Walcott, Derek (Vol. 2)
Walcott, Derek 1930–
A poet and playwright, born in the West Indies where he still lives, Walcott is the author of In a Green Night and The Dream on Monkey Mountain.
Derek Walcott's The Dream on Monkey Mountain [is] a work of intense verbal and visual beauty, and visionary insight. It's also fun. A "quest" play in the Peer Gynt-Camino Real genre (and nearer in quality to the former than the latter), it takes the form of a dream….
In Walcott's dense, poetic text and in the visual images on-stage there is a brilliantly successful marriage of classical tradition and African mimetic-dance elements, two strains that are bound as one into the author's British colonial childhood. And in the myth of Makak, an ultimately universal figure, there is achieved some resolution of the conflict between black roots and white culture. This is a superb play.
W. I. Scobie, "The West Coast Scene," in National Review (150 East 35th St., New York, N.Y. 10016), November 3, 1970, pp. 1173–74.
"The Dream on Monkey Mountain" is a poem in dramatic form or a drama in poetry, and poetry is rare in the modern theatre. Every line of it plays; there are no verbal decorations. A word, too, must be said for the absolute trust that Mr. Walcott engenders in his audience, convincing us that there is a sound psychological basis for every action and emotion.
Edith Oliver, "Once Upon a Full Moon," in The New Yorker, March 27, 1971, pp. 83-5.
Mr. Walcott is a powerful writer, but many of his poems are trapped in the politics of feeling, knowing the representative fate they must sustain. It is enough for any poet that he is responsible for his own feeling: he answers to his scruple, his conscience, hard master. But Mr. Walcott's poems try to serve a second master, the predicament of his people. They tie themselves in historical chains, and then try to break loose. It is my impression that the poems are trying now to escape from the politics of feeling by an increasingly personal understanding, taste, truth. Fighting against rhetoric, he resorts to rhetoric, both Caribbean, inescapable. Besides, he has a weakness for grandeur, and he rushes into temptation by writing of exile, ancestral loss, historical plangencies, the gulf between man and man.
He is in a middle state, history at one extreme, sensibility at the other; history, meaning loss and bondage, "customs and gods that are not born again," and sensibility, meaning a sense of responsibility to feeling, its validity and measure….
It is hard to believe that the word is exactly right in each case. In diction, Mr. Walcott is striking, but often what he strikes is a hard bargain, practicing usury in the transaction between language and feeling. He writes everything so large that the reader is inclined to deduct something, to keep the situation reasonable. An impression of excess arises from Mr. Walcott's poems, especially when they insist upon converting the natural forms into human terms…. Mr. Walcott's language does not give enough allowance to mystery or silence, he assumes that everything in nature can be overwhelmed….
As a poet, Mr. Walcott comes on strong: his common style is more suited to the theater, perhaps, and certainly the plays, especially The Sea at Dauphin and Dream on Monkey Mountain, seem native to their idiom. The finest poems are those in which Mr. Walcott's sensibility communes with centuries of historical experience, the long perspective of life in place and time. Perhaps in these poems the venom of his own promises, needs, and aspirations is dispelled; there have been thousands of years before now.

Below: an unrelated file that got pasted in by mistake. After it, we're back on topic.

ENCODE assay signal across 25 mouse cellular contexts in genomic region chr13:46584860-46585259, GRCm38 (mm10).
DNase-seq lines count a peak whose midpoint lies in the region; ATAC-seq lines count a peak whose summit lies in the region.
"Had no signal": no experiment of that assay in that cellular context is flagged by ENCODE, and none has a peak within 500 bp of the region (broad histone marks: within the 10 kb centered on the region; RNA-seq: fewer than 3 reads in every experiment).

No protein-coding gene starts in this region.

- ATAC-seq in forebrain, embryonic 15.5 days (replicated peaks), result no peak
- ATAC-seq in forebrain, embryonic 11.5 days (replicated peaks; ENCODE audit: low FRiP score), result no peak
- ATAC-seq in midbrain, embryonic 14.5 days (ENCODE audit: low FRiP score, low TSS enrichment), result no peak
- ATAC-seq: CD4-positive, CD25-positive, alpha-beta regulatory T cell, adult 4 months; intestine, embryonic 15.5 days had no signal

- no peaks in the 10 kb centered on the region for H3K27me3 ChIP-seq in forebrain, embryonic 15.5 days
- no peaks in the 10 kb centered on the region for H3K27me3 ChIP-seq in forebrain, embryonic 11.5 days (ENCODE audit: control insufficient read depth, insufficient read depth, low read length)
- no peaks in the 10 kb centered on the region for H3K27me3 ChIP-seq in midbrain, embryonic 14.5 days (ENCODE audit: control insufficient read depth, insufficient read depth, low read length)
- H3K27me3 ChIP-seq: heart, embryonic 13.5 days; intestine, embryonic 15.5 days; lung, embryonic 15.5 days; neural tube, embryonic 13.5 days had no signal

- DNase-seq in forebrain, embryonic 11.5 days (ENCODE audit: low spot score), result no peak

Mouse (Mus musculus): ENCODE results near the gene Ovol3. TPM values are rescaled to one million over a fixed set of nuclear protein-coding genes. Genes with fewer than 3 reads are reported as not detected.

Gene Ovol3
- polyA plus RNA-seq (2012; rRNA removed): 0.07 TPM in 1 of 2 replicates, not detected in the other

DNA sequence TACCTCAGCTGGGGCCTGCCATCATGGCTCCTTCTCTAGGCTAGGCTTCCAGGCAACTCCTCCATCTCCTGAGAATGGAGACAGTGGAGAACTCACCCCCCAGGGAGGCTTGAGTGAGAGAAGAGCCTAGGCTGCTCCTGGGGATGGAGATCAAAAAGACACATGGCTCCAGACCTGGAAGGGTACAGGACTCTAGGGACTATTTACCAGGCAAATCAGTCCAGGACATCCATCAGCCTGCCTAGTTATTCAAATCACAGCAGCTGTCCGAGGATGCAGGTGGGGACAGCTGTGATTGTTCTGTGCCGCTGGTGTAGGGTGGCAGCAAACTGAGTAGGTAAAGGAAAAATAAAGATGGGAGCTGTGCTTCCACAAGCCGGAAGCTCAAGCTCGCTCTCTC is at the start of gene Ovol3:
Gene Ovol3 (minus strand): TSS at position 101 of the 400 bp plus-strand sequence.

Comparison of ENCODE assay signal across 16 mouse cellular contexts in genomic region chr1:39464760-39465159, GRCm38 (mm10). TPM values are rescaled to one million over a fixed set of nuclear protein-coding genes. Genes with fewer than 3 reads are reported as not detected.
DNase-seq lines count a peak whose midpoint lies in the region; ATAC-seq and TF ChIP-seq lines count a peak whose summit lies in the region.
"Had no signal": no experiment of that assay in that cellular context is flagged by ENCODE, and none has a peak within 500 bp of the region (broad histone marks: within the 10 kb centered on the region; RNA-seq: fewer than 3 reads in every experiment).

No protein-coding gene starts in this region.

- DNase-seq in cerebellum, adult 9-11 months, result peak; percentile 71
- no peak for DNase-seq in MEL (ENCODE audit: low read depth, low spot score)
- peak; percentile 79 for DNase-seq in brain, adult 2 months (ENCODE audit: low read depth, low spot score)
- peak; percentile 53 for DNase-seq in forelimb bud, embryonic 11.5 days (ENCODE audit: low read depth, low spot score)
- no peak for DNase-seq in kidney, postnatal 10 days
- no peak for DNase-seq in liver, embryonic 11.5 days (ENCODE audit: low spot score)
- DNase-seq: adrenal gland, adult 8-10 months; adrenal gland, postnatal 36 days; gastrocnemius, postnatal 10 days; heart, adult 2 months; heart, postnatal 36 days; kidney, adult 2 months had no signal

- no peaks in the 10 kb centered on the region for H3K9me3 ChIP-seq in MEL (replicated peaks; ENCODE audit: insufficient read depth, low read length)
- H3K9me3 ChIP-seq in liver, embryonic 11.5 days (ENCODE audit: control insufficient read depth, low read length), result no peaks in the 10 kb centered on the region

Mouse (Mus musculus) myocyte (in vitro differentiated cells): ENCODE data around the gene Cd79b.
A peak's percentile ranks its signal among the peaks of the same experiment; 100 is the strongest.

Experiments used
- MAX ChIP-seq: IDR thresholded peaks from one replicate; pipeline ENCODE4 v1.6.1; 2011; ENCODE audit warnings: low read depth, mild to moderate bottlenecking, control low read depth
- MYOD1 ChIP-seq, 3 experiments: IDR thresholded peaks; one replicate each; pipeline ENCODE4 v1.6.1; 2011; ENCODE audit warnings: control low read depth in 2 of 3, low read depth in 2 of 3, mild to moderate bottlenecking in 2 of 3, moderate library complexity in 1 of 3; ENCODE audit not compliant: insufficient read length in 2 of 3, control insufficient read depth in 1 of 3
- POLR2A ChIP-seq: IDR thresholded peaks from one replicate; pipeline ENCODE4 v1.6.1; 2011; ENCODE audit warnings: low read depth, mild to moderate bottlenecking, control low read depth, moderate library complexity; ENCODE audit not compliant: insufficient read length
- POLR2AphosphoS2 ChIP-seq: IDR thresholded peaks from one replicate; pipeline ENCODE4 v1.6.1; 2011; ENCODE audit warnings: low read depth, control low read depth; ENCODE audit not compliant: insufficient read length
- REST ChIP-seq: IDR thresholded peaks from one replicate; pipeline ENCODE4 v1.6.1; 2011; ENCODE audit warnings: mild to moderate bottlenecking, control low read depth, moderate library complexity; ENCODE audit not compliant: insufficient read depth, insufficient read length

Denis Donoghue, "Waiting for the End," in The New York Review of Books (reprinted with permission from The New York Review of Books; © 1971 by NYREV, Inc.), May 6, 1971, pp. 27-31.
Mr. Walcott is truly exciting. He can graphically show the ugly side of New York City or write a celebration for a "lost" mariner as complex as any of Lowell's. In range, originality, prosodic skill, power to move, The Gulf is a remarkable book. It urges by example a quickening of sensory awareness. Moreover, its recollections of a sensitive man's reading unite nature and art in a fascinating manner. On the basis of this work one might reasonably predict that Derek Walcott would last.
Sister Bernetta Quinn, O.S.F., "Two Signatures," in Poetry (© 1972 by The Modern Poetry Association; reprinted by permission of the Editor of Poetry), February, 1972, pp. 301-03.
Derek Walcott's Ti-Jean and His Brothers wants to be a simple Trinidadian folk fable in dialect, a metaphysical verse play with music in plain but good English, a relevant black parable inciting to anti-white revolution. It is a good deal to encompass in one package, and it is not surprising that the string snaps. But there is a certain brazen ingenuity in the basic conception that is not without appeal….
But the writing is prosy in verse and prosaic even in prose: lacking poetic imagination and, perhaps because it is aimed at an unsophisticated sansculotte audience, heavily overexplanatory. No symbol goes unexplained or, indeed, unre-explained. Then, probably to appease his artistic conscience, Walcott throws in those literary echoes, and these, in the naive context, sound painfully ostentatious. Yet the final flaw is in that contest between a Devil who, though perhaps not bright enough, is made interestingly real; and a hero who, although vaguely resourceful, is not really interesting. One feels that, like Blake's Milton, Walcott is, without knowing it, of the Devil's party.
John Simon, "Debilitated Debbil," in New York Magazine (© 1972 by NYM Corp.; reprinted by the permission of New York Magazine and John Simon), August 14, 1972, p. 69.